As for the putative right of secession, DiLorenzo, like many disunionists before him, stubbornly confuses it with what the founders called the right of revolution. Far from defending a state's constitutional right to secede from the Union—that is, a right of a minority to reject the results of a free constitutional election—the founders affirmed a natural right of revolution that can be invoked only when the equal natural rights of men are violated by the government under which they live. But it is precisely the idea of equal natural rights that the South rejected in the Calhounian doctrine that some human beings can rightfully enslave other human beings, based on the color of their skin.
This is the ugly truth of the American South at the brink of the Civil War, though its ugliness makes it no less true. By rejecting the idea of human equality, Calhoun and later Southern secessionists were not defending the principles of the founders, they were overturning them—as they publicly and repeatedly stated. Abraham Lincoln understood this, which is why, on the eve of the Civil War, he wrote to his friend Alexander Stephens, then the Vice President of the Confederacy, that "the only substantial difference between us" is that "you think slavery is right and ought to be extended; while we think it wrong and ought to be restricted."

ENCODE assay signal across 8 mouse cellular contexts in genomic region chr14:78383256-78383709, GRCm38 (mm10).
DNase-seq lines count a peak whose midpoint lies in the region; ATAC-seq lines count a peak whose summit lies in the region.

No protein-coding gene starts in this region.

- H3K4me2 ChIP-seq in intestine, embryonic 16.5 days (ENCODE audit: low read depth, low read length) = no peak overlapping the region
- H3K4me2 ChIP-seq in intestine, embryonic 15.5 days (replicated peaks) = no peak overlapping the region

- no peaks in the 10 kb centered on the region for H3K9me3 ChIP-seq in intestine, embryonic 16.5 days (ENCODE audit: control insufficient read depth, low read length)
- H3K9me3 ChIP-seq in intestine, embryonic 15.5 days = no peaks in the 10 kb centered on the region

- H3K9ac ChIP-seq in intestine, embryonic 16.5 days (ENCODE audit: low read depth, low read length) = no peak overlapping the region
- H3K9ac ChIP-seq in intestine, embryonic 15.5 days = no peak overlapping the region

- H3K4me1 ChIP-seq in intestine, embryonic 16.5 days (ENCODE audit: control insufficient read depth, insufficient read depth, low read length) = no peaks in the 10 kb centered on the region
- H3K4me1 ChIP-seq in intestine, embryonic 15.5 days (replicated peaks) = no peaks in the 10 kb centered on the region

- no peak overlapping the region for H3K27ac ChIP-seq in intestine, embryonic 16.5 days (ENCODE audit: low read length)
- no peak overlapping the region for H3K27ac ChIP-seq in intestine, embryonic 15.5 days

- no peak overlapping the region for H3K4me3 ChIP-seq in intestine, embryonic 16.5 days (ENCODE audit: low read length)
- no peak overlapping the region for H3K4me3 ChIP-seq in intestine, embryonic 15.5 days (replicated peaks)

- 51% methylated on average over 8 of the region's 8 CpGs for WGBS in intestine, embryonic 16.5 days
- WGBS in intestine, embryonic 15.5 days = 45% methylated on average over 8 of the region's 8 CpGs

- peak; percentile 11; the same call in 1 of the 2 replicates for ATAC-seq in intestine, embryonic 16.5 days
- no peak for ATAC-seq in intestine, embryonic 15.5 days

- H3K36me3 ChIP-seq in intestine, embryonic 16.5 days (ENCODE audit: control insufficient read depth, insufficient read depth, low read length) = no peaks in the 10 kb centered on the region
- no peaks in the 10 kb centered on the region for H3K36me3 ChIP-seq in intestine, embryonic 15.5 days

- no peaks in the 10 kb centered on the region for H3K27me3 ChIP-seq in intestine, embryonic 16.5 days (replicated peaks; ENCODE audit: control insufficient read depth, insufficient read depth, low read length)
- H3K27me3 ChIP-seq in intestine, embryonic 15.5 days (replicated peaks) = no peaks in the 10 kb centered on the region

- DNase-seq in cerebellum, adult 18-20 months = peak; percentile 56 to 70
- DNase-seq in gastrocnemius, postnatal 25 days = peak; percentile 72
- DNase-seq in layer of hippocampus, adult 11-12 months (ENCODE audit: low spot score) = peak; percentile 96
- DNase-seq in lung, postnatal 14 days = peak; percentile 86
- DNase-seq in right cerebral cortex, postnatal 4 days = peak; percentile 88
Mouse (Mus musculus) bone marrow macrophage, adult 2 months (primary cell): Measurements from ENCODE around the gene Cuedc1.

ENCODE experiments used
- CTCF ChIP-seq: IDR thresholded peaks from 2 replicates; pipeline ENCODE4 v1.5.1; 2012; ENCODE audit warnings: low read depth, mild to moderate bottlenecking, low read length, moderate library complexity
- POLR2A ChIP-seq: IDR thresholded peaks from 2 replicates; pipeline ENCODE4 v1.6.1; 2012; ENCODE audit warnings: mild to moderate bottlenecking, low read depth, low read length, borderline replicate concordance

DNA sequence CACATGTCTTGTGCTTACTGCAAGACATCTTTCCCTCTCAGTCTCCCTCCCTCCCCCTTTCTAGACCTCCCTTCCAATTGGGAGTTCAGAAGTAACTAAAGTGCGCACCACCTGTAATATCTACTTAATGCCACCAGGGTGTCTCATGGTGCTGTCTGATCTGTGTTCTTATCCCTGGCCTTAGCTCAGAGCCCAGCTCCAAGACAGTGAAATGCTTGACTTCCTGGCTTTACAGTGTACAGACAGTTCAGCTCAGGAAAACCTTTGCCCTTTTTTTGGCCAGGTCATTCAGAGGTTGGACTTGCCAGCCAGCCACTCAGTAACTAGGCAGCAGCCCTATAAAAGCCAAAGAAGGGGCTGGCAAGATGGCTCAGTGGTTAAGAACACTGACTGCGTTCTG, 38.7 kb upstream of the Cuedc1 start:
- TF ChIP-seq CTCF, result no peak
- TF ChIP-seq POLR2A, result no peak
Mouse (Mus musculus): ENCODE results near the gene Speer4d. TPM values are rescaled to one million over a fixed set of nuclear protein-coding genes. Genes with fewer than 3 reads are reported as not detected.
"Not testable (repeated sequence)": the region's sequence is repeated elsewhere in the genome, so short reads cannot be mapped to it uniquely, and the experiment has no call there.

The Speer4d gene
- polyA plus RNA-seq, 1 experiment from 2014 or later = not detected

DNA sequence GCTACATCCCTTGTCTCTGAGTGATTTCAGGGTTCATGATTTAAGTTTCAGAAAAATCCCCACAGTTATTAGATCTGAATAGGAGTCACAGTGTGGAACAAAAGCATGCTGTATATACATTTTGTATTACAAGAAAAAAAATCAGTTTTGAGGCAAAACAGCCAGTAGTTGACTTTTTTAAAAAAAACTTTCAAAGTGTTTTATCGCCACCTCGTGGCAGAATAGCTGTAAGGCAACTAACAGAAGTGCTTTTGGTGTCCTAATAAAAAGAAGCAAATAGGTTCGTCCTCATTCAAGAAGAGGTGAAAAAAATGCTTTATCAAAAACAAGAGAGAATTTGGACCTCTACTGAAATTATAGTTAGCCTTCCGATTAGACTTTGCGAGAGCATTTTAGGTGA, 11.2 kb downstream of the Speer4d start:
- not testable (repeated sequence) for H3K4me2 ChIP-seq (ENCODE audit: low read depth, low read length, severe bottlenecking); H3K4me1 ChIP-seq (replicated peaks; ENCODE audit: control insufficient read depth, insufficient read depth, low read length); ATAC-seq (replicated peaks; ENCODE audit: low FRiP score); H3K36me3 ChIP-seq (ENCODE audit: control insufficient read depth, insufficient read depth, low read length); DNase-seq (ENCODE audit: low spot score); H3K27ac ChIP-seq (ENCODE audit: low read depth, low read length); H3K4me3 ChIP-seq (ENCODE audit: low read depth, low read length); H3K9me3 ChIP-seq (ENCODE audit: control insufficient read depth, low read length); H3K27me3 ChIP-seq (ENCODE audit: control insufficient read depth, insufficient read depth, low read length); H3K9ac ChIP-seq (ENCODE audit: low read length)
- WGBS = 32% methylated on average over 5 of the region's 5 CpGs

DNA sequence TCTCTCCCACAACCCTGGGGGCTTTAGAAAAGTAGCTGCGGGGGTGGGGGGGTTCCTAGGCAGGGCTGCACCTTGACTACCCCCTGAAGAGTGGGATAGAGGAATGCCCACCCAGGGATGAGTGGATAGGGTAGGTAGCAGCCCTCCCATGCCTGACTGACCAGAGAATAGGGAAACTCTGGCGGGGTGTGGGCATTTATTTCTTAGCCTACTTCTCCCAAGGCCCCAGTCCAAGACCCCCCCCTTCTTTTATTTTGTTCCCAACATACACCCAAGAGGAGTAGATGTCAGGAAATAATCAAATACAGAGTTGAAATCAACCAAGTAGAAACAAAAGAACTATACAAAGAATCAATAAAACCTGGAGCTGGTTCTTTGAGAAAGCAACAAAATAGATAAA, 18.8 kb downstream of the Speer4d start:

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I heartily concur with Thomas Krannawitter's review of DiLorenzo's pathetic book. Chapter 7, on Lincoln's alleged atrocities against Southern civilians, was of special interest to me because I teach a course in the laws of war at George Washington University Law School. While there are a number of factual and other problems, one stands out for comment. DiLorenzo begins the chapter by describing certain specific rules on treatment of civilians and civilian property in war, supposedly adopted by governments at an international conference in 1863. At the end of the chapter he again refers to the 1863 conference and its rules, and lambastes the U.S. government for violating them during the Civil War.
The 1863 conference is a fiction, as are the rules it allegedly adopted. No such conference ever took place. There was a conference on the law of war in Geneva in 1864, but it only concerned medical activities and wounded soldiers, not civilians (and anyway the United States did not attend). The first conference to adopt a treaty dealing with civilians and civilian property was held at The Hague in 1899, more than 30 years after Lincoln's death.
Burrus M. Carnahan
George Washington University Law School